AN ENVIRONMENT CHARACTERIZED by rapid change and chronic, extreme levels of uncertainty is an environment on the edge of chaos. It is a great place to be in, because it is where the action is, where the opportunities are, and where the future will be defined. As discussed previously, such an environment already surrounds the Navy. Responding to it effectively i.e., becoming quicker, cheaper, and better requires consideration of:
The following sections discuss these matters in the sequence above. Although the sections may be read independently, it must be remembered that they are interrelated.
The most essential Navy capabilities are sea control, forward presence, and power projection. These capabilities are not new, but in the current climate of change their characteristics and relative priority must be reevaluated.
The American economy relies heavily on international trade. In fact, all the economies of the world, including those of the developing nations, and all multinational companies depend for their prosperity upon uninterrupted worldwide commerce. World trade is vital and growing in importance; there is really no such thing as an isolated economy anymore. Although the international economy increasingly includes electronic financial exchanges and traffic in knowledge labor, it still depends for the most part upon the exchange of raw materials, product components, and finished goods. That trade requires free use of the seas, currently guaranteed to the world by the United States Navy, courtesy of the American taxpayer. Over the course of the twentieth century, the U.S. Navy has become the dominant sea power. In the latter half of the century, the United States has, in a spirit of enlightened self-interest, willingly used its Navy to maintain the "freedom of the seas." Indeed, freedom of the seas has not been significantly challenged for over fifty years only because of America's power and will to maintain it. All multinational corporations and peaceful nations have consequently enjoyed free use of the seas for legitimate trade. Although they may assume that freedom of the seas will continue, it is only prudent for the U.S. Navy to assume that it will not at least, not without challenge. Despite the recent historical record, freedom of the seas can be challenged, and, in a dynamic and uncertain world rife with technological, political, economic, and social change, a challenge is inevitable.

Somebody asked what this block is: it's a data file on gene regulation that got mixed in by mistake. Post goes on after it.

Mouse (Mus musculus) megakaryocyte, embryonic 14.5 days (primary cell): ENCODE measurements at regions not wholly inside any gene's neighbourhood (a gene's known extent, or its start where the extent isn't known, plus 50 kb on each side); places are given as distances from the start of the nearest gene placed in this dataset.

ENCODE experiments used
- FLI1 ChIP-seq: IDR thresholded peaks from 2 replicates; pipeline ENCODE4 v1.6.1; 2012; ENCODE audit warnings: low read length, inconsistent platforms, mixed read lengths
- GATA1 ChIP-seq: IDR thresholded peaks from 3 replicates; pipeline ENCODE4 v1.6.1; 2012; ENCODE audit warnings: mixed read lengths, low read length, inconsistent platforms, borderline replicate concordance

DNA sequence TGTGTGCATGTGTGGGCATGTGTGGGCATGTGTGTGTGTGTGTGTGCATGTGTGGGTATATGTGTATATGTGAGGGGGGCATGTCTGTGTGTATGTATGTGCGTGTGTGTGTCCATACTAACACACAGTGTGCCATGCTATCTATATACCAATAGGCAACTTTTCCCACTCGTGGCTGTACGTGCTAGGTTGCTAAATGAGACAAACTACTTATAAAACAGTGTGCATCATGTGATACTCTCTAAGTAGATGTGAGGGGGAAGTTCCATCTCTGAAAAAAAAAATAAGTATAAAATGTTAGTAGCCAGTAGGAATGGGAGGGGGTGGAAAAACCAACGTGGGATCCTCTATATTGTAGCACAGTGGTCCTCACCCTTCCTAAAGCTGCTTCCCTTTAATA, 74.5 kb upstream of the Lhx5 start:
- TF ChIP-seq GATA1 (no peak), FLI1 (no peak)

Freedom of the seas is the most important product of the United States Navy. It is the preeminent economic gift of the American people to the rest of the world. Without it, world trade and world economies collapse.
Sea control is therefore the fundamental capability of the Navy. There is no forward presence on the sea without control of the sea. There is no power projection from the sea without control of the sea. There is no initiation or support of littoral warfare from the sea without control of the seas between the United States and the engaged littoral. Sea control is absolutely necessary, the thing without which all other naval missions, and most national missions, precariously risk catastrophic failure. It is impossible to overemphasize this point.
There are four methods of maintaining forward naval presence, and all four can be employed simultaneously: forward basing, deployment, cruising, and sprinting. Forward basing involves and is limited by political obligations and vulnerabilities. Where these are not too serious and present few impediments, forward basing is a quite effective and efficient way to maintain presence.
Deployment is the scheme the Navy has used since the 1950s. The U.S. Navy is well practiced at it quite expert, really. However, deployment suffers from a serious drawback: it is expensive in terms of time, consumption of capital naval investment (i.e., ships and aircraft), fuel, and outlays to fund current-year operations.